After only seven years, the General Pharmaceutical Council (GPhC) appears to be using its powers under the Pharmacy Order 2010 to provide guidance for everyone whose activities affect the services provided by registrants (pharmacists and technicians). This guidance is designed to elaborate on the existing standards for registered pharmacies, particularly those obligations directed at owners. So perhaps we can feel a little more confident that the GPhC finally acknowledges that the quality and safety of services from a community pharmacy are not all under the control, and hence accountability, of the pharmacist on duty. Not even if he or she is designated the responsible pharmacist.
But there are a few flaws in the rationale behind their latest consultation on the ‘pharmacy team’ (Pharmaceutical Journal online 20 July 2017, doi: 10.1211/PJ.2017.20203234), not least the assumption that the professionalism expected of individual registrants will automatically characterise the attitude and behaviours of those who own or operate pharmacies. The focus of the guidance seems to be overwhelmingly skewed towards in-pharmacy support staff (now an outdated term, apparently) and managers of pharmacies. There is still little recognition that for at least half of British pharmacies, the owners are international enterprises whose prime concern is profitability and shareholder return. Decisions taken by managers of business centres, marketing and promotion departments and training divisions at the ‘top’, not to mention performance management, targets, budget setting and staffing deployment at regional and line manager levels have significant impact on the ability of the pharmacist to exercise patient-facing professionalism at all times. Perhaps these functions are implicit in the introduction term “leading and managing teams”, but this is not borne out by the succeeding eight heads of guidance.
As with the standards for registered pharmacies, (and indeed the ineffectual guidance for pre-registration tutors who also do not control the resources to do their job properly) the expectation is that pharmacy owners are committed to providing the right environment for good quality pharmacy care. Pious hopes such as pharmacy owners (will) “take responsibility for considering how best to organise and train their teams …” or “… have considered whether they can make protected time available for training” are slightly amusing. And what if they do not? Unlike the rigorous and detailed powers that the GPhC has to discipline pharmacists, the available sanctions against registered pharmacies are (and always were) so constrained as to be practically worthless. Yes, a pharmacy owner can be disqualified from ownership or specific premises can lose their registration but, as one commentator asserts in the Dale and Appelbe’s ‘Pharmacy and Medicines Law’ (11th edition)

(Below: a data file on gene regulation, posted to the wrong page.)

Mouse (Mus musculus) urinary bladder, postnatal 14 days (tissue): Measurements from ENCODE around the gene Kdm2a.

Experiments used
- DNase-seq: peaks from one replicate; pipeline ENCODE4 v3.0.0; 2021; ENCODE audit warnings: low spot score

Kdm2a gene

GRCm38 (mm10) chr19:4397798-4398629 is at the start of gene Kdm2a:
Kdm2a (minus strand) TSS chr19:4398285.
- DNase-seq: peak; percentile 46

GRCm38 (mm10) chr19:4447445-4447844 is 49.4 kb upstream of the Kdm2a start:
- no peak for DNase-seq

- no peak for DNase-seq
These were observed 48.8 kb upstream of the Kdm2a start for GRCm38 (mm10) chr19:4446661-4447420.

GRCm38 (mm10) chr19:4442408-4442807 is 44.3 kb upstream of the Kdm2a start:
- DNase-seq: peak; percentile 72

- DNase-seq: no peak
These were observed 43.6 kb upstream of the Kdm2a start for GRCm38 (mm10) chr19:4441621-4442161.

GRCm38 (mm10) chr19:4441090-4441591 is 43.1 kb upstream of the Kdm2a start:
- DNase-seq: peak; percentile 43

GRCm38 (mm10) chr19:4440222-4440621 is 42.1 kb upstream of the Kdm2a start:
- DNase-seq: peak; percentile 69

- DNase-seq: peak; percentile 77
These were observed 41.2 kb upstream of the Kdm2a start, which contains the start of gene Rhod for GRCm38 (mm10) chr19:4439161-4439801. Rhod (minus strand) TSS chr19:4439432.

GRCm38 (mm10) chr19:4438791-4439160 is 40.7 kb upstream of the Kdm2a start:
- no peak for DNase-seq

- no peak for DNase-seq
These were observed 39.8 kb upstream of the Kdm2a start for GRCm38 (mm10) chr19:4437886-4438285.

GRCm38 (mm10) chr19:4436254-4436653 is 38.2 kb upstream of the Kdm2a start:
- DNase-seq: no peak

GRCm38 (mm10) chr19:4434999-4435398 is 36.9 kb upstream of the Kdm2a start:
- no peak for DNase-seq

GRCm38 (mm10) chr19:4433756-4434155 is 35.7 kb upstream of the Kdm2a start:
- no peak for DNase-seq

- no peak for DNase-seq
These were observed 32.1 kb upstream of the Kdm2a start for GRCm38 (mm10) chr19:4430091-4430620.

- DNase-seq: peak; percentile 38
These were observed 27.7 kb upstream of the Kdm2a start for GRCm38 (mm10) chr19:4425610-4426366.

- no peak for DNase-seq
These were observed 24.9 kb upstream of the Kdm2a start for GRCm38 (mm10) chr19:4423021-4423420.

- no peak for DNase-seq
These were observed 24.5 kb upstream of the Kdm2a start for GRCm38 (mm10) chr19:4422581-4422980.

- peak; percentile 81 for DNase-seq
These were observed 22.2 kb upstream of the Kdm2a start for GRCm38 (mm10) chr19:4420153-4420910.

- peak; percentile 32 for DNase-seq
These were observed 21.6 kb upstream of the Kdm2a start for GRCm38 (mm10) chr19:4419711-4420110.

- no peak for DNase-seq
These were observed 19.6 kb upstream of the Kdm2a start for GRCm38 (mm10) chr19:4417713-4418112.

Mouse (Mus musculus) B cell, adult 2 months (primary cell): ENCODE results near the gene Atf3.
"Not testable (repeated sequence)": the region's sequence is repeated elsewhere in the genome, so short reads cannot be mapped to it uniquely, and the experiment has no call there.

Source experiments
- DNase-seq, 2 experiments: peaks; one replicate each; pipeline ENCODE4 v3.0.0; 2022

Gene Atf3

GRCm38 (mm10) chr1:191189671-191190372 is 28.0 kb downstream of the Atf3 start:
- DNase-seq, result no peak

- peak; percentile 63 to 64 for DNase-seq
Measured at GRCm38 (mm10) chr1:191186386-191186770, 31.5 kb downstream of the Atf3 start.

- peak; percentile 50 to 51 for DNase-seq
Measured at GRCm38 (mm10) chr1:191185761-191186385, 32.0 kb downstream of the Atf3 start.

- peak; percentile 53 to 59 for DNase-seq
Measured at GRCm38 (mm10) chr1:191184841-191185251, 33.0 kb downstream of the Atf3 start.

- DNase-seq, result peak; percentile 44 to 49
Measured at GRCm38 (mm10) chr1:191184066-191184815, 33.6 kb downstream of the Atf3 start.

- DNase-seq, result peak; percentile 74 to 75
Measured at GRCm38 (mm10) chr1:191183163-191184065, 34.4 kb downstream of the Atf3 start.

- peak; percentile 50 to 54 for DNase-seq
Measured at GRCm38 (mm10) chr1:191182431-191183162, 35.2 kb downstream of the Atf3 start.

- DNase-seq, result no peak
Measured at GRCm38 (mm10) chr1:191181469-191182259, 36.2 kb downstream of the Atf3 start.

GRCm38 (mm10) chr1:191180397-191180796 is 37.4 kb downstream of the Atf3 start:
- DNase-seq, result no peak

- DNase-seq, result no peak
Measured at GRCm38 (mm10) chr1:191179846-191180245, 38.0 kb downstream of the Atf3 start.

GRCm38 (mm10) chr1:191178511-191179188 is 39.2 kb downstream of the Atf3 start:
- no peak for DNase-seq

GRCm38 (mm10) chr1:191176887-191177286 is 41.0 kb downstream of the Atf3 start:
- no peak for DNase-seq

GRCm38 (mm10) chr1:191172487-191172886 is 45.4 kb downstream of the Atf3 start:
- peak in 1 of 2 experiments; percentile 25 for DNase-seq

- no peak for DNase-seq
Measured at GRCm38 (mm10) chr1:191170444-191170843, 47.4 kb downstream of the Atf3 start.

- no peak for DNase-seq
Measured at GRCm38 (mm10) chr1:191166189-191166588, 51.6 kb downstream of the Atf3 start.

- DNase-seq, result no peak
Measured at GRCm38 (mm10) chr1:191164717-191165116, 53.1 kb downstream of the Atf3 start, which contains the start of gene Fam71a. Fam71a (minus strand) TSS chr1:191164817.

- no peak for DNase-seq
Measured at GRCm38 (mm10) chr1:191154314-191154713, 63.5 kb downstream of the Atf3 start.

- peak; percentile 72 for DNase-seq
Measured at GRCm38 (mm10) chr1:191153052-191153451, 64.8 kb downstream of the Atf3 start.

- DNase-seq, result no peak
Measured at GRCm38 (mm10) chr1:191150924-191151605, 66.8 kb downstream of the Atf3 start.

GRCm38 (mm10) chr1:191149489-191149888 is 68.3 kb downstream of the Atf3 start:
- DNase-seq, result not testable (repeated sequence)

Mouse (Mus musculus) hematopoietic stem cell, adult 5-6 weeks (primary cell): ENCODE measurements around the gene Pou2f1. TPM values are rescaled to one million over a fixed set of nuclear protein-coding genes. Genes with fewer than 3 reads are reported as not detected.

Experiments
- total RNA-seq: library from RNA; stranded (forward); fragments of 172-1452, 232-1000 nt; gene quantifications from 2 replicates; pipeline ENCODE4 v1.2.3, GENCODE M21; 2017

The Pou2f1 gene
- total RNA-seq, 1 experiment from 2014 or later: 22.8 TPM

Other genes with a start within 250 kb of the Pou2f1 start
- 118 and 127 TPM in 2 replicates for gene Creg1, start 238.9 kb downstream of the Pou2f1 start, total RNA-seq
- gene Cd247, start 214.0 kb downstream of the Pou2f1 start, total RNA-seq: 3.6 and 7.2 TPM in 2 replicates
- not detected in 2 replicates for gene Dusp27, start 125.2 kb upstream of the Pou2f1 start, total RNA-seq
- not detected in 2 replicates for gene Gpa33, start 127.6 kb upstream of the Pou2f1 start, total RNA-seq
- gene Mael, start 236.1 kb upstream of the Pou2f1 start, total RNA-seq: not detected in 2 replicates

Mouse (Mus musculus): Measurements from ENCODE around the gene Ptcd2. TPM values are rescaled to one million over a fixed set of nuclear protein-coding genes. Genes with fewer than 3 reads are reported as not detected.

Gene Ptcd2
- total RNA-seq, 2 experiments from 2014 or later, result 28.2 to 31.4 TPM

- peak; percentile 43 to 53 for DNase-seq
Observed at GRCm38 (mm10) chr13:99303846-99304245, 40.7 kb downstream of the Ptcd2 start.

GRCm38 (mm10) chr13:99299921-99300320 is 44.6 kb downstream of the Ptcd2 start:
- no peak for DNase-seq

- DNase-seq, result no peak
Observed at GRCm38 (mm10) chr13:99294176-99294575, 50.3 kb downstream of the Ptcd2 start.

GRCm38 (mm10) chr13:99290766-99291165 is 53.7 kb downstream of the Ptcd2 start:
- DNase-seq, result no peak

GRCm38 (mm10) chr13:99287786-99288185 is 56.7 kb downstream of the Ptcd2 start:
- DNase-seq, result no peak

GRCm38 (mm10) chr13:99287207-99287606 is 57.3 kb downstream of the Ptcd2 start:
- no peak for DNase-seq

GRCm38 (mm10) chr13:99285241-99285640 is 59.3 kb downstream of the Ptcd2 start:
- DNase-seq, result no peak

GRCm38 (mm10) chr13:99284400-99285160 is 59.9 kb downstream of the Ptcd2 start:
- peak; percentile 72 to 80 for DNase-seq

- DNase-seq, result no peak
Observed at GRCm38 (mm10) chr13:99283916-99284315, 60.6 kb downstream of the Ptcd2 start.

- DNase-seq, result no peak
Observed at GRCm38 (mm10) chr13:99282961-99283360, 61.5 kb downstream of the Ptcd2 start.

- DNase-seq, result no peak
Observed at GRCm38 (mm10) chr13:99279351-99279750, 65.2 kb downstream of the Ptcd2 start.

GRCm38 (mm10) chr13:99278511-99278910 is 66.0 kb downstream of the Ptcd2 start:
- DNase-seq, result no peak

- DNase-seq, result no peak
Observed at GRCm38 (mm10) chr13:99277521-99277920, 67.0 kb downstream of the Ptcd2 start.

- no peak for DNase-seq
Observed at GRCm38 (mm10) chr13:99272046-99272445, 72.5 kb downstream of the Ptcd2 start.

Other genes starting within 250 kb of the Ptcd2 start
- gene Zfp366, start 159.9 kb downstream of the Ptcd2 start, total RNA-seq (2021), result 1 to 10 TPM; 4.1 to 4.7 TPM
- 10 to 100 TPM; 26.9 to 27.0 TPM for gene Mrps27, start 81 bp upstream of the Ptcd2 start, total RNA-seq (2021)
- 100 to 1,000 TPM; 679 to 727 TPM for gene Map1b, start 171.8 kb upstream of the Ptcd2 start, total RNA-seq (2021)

, “…proceedings are rare and only likely to be brought in the case of a business conducted in wholesale disregard of the rules governing the profession or in flagrant disregard of the need to protect patients and the public”. One might ask whether the time has come for the Care and Quality Commission (CQC) to take over regulation of pharmacies along with just about every other health care establishment. The CQC does make stringent requirements of those who own, operate and centrally manage ‘service providers’ and at least occasionally seems to enforce them.
Honorary Professor of Pharmacy Law and Ethics
University of Nottingham
 Dale and Appelbe’s Pharmacy and Medicines Law, 11th edition. Chapter 22, p388. London: Pharmaceutical Press; 2017.